The second remarkable feature of the Carmine complex is the sacristy, the so-called Sacrestia Artistica (Artistic Sacristy or Vestry); the black walnut wardrobes and altar were also designed by Gerolamo Quadrio and made magnificently by the master wood carver, Giovanni Quadrio (1692-1700). The altarpiece of Our Lady handing the Scapular to the Carmelites is outstanding in its creativity and carving. Overall, it is an exemplary expression of Mature Baroque style which involves and overjoys the visitor and, as such, is undoubtedly a masterpiece of the art of the period.

The third element of great interest consists of the examples of Neo-Gothic Lombard art, dating to the end of the 19th. and beginning of the 20th. century. Memorable expressions of this are to be found in the Chapel of the Sacred Heart, the second on the right, restructured by the architect Carlo Maciachini and with paintings by the artist Luigi Morgari; the next chapel, dedicated to the Holy Family, was restructured by the architect Egidio Mazzucchelli and frescoed by the painter Osvaldo Bignami in the same style. Further examples can be seen in the Baptistry, in the first chapel on the left, designed by the architect, Felice Pizzagalli, and in the chapel of Our Lady of the Rosary, the fourth on the left, re-decorated at the beginning of the 20th. century and frescoed by Osvaldo Bignami. A characteristic hallmark of this Neo-Gothic style, well represented in Carmine church, is the facade, designed by Carlo Maciachini; he was a leading architect of the period, the person behind the project for the Monumental Cementery of Milan and in charge of the restructuring of a number of buildings and churches in Milan. He created a terracotta facade over the reinforcing wall in a free, romantic interpretation of the Lombard Gothic style. His academic research, love of archaeology and versatility led him away from re-proposing real Lombard modules, such as those of Pietro Solari, known as more austere, coherent and essential. However, opinion aside, this facade can be seen as an historic work and, as such, undoubtedly and completely authentic. The modern concept of “conserving restoration” would instinctively condemn this type of intervention but it must be seen as an expression of the culture of the time and therefore, to be studied and understood.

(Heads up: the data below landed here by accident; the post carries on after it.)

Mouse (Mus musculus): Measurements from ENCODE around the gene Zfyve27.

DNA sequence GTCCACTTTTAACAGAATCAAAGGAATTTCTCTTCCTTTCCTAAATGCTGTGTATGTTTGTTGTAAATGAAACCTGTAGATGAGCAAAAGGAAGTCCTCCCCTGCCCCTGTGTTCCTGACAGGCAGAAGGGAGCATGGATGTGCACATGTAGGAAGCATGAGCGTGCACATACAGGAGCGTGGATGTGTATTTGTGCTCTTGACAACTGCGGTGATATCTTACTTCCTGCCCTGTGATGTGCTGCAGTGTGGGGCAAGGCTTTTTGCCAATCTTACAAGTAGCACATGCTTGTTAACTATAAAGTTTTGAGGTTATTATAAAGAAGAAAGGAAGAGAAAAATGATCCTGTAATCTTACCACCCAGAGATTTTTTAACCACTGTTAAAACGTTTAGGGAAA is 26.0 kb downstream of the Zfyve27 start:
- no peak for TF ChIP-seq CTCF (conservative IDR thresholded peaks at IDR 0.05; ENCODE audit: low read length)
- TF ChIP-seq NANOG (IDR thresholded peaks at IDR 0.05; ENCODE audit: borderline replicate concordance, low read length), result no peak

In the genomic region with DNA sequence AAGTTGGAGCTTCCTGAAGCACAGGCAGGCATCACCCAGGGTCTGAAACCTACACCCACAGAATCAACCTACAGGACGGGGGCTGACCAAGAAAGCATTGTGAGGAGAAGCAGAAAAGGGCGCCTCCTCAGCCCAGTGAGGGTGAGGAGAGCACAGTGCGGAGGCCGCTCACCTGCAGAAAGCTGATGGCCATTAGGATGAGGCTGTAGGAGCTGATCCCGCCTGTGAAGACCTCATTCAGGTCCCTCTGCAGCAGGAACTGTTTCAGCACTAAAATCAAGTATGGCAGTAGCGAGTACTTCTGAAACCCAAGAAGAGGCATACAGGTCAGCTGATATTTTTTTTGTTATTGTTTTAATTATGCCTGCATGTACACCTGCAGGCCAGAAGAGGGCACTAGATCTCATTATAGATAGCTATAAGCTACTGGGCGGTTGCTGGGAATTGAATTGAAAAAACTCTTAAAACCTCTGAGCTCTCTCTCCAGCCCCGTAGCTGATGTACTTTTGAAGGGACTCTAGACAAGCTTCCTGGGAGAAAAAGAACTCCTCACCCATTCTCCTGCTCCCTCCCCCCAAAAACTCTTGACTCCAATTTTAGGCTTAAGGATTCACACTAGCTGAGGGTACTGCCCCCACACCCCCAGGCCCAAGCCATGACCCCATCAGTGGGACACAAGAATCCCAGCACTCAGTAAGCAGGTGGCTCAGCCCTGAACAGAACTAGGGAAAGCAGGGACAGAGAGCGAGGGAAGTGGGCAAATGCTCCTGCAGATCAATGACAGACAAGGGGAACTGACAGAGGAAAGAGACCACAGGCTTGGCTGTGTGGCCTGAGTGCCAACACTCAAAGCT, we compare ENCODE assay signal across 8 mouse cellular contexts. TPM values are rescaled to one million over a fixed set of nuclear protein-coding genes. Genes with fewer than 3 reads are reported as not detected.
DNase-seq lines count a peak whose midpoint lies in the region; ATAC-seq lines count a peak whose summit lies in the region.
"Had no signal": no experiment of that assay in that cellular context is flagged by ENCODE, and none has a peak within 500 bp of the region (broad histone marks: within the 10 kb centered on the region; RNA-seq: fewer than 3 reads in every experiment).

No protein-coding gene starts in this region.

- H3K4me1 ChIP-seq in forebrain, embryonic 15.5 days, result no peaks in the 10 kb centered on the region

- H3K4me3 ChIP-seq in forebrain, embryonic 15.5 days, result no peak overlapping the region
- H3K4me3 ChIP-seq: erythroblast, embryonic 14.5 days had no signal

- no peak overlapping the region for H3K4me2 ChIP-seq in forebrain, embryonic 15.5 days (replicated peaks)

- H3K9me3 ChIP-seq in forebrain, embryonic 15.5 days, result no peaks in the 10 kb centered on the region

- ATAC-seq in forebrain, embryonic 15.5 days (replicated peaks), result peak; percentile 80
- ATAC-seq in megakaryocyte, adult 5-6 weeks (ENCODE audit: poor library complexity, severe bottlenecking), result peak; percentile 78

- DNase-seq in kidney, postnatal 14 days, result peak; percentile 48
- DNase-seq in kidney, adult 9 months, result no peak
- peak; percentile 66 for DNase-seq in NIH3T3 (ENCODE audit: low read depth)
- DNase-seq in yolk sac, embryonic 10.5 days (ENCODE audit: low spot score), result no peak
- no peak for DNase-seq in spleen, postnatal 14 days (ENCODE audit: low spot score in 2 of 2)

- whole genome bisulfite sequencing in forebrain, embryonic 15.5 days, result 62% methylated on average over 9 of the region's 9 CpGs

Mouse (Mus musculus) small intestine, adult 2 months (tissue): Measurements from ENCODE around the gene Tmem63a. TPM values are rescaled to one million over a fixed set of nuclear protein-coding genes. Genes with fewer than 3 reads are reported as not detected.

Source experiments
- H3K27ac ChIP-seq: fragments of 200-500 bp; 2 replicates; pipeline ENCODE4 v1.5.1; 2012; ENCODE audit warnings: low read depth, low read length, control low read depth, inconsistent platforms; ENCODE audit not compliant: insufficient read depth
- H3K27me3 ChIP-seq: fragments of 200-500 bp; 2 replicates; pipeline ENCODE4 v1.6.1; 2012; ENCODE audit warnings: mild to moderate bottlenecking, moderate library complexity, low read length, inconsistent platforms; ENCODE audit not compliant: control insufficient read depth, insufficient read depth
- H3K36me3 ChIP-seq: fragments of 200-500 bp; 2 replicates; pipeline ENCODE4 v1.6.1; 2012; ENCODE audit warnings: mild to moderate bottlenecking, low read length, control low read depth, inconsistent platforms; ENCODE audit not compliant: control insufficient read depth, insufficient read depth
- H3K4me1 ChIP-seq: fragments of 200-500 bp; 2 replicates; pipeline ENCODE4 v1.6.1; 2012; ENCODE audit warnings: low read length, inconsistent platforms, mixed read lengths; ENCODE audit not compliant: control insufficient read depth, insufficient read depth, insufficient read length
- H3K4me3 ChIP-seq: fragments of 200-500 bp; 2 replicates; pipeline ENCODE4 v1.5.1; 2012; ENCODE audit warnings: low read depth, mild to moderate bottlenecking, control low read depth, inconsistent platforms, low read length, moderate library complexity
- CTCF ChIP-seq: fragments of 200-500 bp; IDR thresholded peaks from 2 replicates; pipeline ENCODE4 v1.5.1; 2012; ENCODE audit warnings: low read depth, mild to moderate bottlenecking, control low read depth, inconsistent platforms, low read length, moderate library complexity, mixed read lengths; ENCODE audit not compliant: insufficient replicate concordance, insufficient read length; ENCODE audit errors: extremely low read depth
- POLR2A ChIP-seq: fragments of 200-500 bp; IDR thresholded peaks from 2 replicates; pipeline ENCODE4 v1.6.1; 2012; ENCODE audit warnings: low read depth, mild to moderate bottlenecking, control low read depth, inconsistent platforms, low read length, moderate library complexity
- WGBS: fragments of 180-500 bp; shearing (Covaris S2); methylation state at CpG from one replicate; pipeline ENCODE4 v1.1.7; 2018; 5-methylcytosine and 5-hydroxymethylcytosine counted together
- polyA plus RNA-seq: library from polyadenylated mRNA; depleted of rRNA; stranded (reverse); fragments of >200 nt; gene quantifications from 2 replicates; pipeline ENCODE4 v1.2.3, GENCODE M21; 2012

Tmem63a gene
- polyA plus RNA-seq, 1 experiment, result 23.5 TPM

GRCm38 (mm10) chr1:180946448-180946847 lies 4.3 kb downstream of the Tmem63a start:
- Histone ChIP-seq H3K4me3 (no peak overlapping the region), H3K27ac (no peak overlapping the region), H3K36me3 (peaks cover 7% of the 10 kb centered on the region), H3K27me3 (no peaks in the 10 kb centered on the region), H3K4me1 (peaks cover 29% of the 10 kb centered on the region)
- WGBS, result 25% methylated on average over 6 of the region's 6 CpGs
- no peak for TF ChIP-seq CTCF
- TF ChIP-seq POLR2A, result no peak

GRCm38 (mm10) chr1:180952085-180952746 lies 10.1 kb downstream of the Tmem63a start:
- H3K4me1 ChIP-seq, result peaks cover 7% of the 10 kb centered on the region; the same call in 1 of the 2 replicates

Carmine church houses many other lesser-known but significant artworks: paintings by Fiammenghino, Duchino and leading painters of the Lombard Baroque period such as Federico Bianchi and Filippo Abbiati.

Only half of the cloister, part of the original convent complex is still part of the church; the other part, in private hands, has ben restructured but has maintained its external appearance and part of the frescoes which decorated the inner vaults. The Carmine cloister has plaques, coats-of-arms and commemorative stones along its walls, testimony of the past. Its arches are home to the many activities of its lively parish.

There is an interesting detail related to the wooden choir stalls at the back of the presbytery, behind the main altar. Here, fifteen small statues on its gallery and four placed higher up on its outer sides are neither wood nor marble; they are, in fact, the original plaster models of 18th. century statues which were to be placed on the spires of the Cathedral and presented to the Fabbrica del Duomo before they were carved in marble. The Vestry Council of Carmine requested them from the Administration of the Duomo Vestry Council who granted this use after long negotiations. Made by leading sculptors of the Late Neo-Classical and Early Romantic periods, these precious models and identical but larger marble statues looking down from the heights of the Duomo, further strengthen the ties between Carmine church and the Duomo, their famous artists, architects and generous patrons.